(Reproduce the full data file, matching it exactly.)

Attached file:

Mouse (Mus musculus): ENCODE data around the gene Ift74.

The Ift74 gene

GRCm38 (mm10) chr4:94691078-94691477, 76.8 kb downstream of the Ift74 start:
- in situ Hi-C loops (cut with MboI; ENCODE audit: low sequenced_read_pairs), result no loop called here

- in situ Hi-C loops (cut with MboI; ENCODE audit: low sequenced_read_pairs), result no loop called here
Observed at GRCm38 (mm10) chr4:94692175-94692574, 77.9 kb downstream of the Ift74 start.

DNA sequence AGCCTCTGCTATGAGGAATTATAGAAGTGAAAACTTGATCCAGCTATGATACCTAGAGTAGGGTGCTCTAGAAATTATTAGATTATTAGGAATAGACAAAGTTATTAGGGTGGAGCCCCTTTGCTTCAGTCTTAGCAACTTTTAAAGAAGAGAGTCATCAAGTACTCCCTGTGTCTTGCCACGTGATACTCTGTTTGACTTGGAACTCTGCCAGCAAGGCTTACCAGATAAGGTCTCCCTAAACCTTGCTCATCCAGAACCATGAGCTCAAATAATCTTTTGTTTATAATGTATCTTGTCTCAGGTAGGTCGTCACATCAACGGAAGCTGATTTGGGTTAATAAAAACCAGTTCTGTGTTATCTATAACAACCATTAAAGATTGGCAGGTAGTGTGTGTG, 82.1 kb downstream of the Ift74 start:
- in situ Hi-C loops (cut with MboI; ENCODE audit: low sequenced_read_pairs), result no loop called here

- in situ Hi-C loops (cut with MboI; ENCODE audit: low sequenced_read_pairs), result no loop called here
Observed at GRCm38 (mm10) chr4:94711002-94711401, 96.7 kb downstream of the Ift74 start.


Mouse (Mus musculus): ENCODE data around the gene Ift74.

The Ift74 gene

GRCm38 (mm10) chr4:94691078-94691477, 76.8 kb downstream of the Ift74 start:
- in situ Hi-C loops (cut with MboI; ENCODE audit: low sequenced_read_pairs), result no loop called here

- in situ Hi-C loops (cut with MboI; ENCODE audit: low sequenced_read_pairs), result no loop called here
Observed at GRCm38 (mm10) chr4:94692175-94692574, 77.9 kb downstream of the Ift74 start.

DNA sequence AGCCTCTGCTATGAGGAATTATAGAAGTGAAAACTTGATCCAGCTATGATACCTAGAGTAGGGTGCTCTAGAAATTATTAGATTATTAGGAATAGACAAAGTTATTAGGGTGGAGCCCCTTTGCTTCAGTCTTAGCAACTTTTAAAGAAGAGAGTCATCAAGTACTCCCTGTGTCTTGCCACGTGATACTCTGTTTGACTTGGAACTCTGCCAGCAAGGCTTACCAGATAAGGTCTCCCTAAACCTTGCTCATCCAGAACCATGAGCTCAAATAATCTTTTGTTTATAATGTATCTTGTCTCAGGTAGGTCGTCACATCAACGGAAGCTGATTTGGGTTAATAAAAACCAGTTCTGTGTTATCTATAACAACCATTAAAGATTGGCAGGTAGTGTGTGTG, 82.1 kb downstream of the Ift74 start:
- in situ Hi-C loops (cut with MboI; ENCODE audit: low sequenced_read_pairs), result no loop called here

- in situ Hi-C loops (cut with MboI; ENCODE audit: low sequenced_read_pairs), result no loop called here
Observed at GRCm38 (mm10) chr4:94711002-94711401, 96.7 kb downstream of the Ift74 start.